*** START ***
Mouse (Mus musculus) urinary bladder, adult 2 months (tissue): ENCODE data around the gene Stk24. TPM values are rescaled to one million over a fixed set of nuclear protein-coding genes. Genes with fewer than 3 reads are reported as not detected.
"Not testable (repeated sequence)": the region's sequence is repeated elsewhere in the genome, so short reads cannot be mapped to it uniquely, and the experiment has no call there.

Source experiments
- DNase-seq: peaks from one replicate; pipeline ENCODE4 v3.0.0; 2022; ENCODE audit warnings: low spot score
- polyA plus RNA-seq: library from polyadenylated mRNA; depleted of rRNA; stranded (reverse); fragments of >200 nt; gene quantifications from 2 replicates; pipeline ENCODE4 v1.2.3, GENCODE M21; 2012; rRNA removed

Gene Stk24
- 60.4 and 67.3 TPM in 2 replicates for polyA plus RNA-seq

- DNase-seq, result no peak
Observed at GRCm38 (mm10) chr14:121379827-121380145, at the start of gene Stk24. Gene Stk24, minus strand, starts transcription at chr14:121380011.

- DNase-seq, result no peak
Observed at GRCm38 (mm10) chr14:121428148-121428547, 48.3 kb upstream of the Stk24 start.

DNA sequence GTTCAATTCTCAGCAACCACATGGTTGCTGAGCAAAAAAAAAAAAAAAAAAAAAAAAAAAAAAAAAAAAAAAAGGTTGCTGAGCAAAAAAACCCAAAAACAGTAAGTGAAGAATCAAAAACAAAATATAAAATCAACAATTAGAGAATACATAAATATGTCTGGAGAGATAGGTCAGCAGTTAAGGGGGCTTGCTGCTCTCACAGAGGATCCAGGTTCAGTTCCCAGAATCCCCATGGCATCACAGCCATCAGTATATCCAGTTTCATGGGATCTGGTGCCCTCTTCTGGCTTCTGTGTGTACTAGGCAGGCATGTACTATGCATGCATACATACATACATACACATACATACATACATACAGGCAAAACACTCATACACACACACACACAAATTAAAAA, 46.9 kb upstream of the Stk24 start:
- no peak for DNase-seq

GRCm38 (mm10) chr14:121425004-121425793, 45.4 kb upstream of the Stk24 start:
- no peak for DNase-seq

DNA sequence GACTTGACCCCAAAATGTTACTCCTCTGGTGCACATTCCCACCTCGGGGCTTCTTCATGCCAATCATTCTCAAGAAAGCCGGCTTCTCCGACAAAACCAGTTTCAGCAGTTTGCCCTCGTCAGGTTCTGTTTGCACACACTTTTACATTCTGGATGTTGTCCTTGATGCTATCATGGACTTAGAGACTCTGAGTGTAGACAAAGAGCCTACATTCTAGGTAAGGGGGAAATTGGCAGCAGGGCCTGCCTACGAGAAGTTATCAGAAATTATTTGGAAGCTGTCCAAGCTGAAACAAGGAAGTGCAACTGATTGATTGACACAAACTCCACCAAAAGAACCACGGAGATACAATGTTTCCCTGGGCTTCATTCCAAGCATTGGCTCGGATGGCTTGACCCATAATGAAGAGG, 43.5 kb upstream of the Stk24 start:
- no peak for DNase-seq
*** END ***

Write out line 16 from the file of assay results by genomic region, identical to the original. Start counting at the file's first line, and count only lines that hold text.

DNA sequence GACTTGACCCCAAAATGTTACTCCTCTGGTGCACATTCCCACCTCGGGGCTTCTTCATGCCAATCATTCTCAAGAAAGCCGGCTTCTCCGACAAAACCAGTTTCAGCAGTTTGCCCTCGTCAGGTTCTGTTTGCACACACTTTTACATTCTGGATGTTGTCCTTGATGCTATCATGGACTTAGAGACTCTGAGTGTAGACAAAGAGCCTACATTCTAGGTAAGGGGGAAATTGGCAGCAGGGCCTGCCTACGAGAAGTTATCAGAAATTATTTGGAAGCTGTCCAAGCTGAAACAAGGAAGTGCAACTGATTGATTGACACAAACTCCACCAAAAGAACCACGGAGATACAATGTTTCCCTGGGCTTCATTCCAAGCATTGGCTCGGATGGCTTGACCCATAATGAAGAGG, 43.5 kb upstream of the Stk24 start: